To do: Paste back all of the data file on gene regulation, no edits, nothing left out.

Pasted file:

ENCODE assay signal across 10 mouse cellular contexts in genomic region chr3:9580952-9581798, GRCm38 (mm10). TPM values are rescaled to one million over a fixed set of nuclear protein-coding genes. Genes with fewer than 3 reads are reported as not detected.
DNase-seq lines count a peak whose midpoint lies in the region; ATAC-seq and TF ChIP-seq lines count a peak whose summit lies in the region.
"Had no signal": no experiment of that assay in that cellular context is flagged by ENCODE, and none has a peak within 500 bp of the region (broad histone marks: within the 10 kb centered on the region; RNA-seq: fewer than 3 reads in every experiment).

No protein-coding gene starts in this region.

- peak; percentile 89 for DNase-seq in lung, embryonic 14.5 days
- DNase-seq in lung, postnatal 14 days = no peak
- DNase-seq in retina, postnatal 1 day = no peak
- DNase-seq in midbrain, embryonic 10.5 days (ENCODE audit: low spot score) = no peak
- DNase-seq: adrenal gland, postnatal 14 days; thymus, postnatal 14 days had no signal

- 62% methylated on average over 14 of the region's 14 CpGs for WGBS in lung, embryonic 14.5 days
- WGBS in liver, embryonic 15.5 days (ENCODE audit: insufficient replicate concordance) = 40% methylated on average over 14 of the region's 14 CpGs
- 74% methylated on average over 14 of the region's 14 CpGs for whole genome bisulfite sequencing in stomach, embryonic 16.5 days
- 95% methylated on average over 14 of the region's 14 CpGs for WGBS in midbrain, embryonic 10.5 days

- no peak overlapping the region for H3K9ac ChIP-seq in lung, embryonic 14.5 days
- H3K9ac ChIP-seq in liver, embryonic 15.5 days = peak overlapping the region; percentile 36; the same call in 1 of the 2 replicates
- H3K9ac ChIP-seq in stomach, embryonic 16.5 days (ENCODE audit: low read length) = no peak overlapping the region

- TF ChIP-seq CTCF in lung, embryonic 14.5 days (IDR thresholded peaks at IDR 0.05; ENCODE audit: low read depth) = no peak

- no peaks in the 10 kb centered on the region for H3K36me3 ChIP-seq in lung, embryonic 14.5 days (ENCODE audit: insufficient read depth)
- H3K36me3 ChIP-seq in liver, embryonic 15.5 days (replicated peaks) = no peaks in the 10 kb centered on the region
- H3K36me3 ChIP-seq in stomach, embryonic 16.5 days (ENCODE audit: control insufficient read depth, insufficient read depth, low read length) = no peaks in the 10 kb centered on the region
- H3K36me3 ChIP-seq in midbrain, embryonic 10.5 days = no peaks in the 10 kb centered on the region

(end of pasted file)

ENCODE assay signal across 10 mouse cellular contexts in genomic region chr3:9580952-9581798, GRCm38 (mm10). TPM values are rescaled to one million over a fixed set of nuclear protein-coding genes. Genes with fewer than 3 reads are reported as not detected.
DNase-seq lines count a peak whose midpoint lies in the region; ATAC-seq and TF ChIP-seq lines count a peak whose summit lies in the region.
"Had no signal": no experiment of that assay in that cellular context is flagged by ENCODE, and none has a peak within 500 bp of the region (broad histone marks: within the 10 kb centered on the region; RNA-seq: fewer than 3 reads in every experiment).

No protein-coding gene starts in this region.

- peak; percentile 89 for DNase-seq in lung, embryonic 14.5 days
- DNase-seq in lung, postnatal 14 days = no peak
- DNase-seq in retina, postnatal 1 day = no peak
- DNase-seq in midbrain, embryonic 10.5 days (ENCODE audit: low spot score) = no peak
- DNase-seq: adrenal gland, postnatal 14 days; thymus, postnatal 14 days had no signal

- 62% methylated on average over 14 of the region's 14 CpGs for WGBS in lung, embryonic 14.5 days
- WGBS in liver, embryonic 15.5 days (ENCODE audit: insufficient replicate concordance) = 40% methylated on average over 14 of the region's 14 CpGs
- 74% methylated on average over 14 of the region's 14 CpGs for whole genome bisulfite sequencing in stomach, embryonic 16.5 days
- 95% methylated on average over 14 of the region's 14 CpGs for WGBS in midbrain, embryonic 10.5 days

- no peak overlapping the region for H3K9ac ChIP-seq in lung, embryonic 14.5 days
- H3K9ac ChIP-seq in liver, embryonic 15.5 days = peak overlapping the region; percentile 36; the same call in 1 of the 2 replicates
- H3K9ac ChIP-seq in stomach, embryonic 16.5 days (ENCODE audit: low read length) = no peak overlapping the region

- TF ChIP-seq CTCF in lung, embryonic 14.5 days (IDR thresholded peaks at IDR 0.05; ENCODE audit: low read depth) = no peak

- no peaks in the 10 kb centered on the region for H3K36me3 ChIP-seq in lung, embryonic 14.5 days (ENCODE audit: insufficient read depth)
- H3K36me3 ChIP-seq in liver, embryonic 15.5 days (replicated peaks) = no peaks in the 10 kb centered on the region
- H3K36me3 ChIP-seq in stomach, embryonic 16.5 days (ENCODE audit: control insufficient read depth, insufficient read depth, low read length) = no peaks in the 10 kb centered on the region
- H3K36me3 ChIP-seq in midbrain, embryonic 10.5 days = no peaks in the 10 kb centered on the region